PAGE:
Thesis Title: The Circulation of Cultural Memory through the Recycling of Stage Properties and Apparel in British Drama: 1580-1642
My research analyses the significance of corporeal aesthetics in British drama performed during 1580-1642. The term “corporeal aesthetics” encapsulates the ways in which physical entities retain memories of past performances and are thus emotionally and sensorily charged. This becomes evident when studying the sequence of cultural mutations through which properties and costumes pass as they migrate from play to play. Significantly, the high demand for fresh drama, particularly from the latter part of Elizabeth’s reign, produced an extensive memory-archive of visual material from which new plays could draw. Such aesthetic patterns collect a repository of mnemonic triggers enabling them to function as carriers for ideas to propagate themselves across multiple plays, written by numerous playwrights, and performed in diverse spaces. It is my aim to show that Renaissance dramatists utilised this complex process of material memory to influence original audiences.
The key objective in focusing on the mnemonic role of materiality is to map a trajectory of corporeal aesthetics alongside their changing meanings from one play to another. This will invite new debates on the power of drama to both perpetuate and subvert political, social, and cultural ideologies.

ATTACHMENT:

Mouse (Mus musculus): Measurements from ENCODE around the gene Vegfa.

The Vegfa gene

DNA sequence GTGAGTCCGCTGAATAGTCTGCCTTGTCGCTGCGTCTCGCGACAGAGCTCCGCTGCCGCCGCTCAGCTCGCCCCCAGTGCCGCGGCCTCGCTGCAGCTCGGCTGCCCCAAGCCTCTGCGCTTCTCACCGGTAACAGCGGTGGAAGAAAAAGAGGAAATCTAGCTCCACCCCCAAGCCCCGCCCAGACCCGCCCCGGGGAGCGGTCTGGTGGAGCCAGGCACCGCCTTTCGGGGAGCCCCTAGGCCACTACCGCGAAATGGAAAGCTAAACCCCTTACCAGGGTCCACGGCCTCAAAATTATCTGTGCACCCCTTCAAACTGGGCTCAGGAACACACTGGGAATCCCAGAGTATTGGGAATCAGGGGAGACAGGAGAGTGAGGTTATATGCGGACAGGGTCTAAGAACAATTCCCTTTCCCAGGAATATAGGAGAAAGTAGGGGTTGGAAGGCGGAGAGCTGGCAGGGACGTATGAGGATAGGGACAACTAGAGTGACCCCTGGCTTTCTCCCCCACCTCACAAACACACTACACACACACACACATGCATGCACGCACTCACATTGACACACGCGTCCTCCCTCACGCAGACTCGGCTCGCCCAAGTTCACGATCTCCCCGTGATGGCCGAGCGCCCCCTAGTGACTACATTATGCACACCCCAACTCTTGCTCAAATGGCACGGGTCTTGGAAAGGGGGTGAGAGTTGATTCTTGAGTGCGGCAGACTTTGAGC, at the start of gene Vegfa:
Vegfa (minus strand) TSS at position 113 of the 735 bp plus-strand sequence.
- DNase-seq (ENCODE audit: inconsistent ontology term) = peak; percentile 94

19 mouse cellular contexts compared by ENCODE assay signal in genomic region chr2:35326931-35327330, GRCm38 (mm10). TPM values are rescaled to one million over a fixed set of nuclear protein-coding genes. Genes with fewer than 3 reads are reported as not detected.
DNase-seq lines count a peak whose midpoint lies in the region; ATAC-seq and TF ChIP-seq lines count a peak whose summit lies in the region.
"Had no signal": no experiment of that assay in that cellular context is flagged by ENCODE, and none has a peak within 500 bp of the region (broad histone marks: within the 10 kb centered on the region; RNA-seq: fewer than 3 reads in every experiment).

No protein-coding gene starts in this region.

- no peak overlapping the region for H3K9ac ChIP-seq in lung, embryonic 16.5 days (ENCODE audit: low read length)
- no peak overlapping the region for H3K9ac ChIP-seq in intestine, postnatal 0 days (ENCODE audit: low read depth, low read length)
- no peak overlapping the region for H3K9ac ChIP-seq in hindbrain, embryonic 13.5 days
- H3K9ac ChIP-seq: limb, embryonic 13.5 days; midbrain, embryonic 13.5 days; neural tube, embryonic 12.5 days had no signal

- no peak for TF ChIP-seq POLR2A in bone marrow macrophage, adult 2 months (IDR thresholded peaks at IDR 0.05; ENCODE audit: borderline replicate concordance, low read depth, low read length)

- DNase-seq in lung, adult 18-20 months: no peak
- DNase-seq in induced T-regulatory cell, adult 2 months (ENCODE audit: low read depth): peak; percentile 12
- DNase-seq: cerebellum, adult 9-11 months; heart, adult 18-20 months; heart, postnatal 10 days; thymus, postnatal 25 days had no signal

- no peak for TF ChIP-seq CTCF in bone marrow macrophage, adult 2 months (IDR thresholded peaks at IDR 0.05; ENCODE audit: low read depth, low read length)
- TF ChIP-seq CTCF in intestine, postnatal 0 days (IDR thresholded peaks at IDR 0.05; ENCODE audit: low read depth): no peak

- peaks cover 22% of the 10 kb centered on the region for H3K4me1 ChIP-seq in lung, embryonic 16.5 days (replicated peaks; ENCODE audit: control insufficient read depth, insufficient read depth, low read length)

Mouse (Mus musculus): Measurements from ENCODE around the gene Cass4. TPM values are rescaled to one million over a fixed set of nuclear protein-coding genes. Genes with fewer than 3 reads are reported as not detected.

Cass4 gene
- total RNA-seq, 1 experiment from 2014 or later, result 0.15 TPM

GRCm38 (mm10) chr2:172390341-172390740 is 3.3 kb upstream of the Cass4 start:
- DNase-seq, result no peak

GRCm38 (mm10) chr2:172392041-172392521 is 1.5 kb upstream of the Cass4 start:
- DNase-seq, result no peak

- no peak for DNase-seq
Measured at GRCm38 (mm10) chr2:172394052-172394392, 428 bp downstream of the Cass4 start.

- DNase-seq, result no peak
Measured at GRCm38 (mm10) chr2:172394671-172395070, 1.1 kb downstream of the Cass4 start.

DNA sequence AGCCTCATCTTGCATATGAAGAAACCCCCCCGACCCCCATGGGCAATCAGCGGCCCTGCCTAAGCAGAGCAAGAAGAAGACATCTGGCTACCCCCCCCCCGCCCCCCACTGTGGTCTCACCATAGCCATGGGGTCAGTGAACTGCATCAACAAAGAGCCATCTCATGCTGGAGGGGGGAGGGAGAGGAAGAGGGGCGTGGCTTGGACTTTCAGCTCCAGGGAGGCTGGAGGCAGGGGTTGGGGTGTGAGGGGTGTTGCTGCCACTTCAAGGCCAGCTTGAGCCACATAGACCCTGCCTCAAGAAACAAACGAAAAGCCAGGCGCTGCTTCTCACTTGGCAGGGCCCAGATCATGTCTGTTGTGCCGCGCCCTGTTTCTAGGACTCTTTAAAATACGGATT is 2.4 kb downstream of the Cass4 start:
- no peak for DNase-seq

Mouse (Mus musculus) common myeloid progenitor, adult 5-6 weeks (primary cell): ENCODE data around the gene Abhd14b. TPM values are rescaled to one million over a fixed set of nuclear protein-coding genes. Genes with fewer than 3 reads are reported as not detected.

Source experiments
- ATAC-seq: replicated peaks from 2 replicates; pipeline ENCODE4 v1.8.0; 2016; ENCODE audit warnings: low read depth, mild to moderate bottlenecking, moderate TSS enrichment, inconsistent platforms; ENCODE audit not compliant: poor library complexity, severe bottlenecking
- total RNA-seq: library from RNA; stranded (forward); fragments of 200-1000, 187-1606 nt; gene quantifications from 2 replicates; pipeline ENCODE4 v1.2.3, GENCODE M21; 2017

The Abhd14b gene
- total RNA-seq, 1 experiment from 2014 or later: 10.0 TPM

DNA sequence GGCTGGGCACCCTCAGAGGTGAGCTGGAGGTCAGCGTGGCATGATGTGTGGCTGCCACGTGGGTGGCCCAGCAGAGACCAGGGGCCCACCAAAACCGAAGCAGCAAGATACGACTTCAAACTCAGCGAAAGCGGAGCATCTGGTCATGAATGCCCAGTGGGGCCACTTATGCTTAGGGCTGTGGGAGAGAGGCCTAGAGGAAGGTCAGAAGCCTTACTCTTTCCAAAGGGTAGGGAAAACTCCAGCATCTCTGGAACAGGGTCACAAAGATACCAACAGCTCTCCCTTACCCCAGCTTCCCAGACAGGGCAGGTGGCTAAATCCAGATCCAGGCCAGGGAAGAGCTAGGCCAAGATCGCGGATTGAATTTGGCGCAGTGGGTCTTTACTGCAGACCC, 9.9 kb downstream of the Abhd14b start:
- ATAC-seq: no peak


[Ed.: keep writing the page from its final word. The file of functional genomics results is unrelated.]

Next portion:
Supervisors and Institution(s):
Dr Martin Wiggins (The Shakespeare Institute, University of Birmingham)
Dr Simon Smith (The Shakespeare Institute and Department of English Literature, University of Birmingham)
Dr Tara Hamling (Department of History, University of Birmingham)
Conference paper: "Objects, Bodies, and the Actor-Statue in British Drama: 1580-1642", the Twentieth Annual British Graduate Shakespeare Conference, The Shakespeare Institute, Stratford-upon-Avon
Conference paper: "'How many children hast thou, widow?': Shakespeare's Widowed Mothers, Notions of Queenship, and Early Modern Constructions of Femininity", the Nineteenth Annual British Graduate Shakespeare Conference, The Shakespeare Institute, Stratford-upon-Avon
Other Research Interests:
Shakespeare and early modern drama
University email address: JMS662@student.bham.ac.uk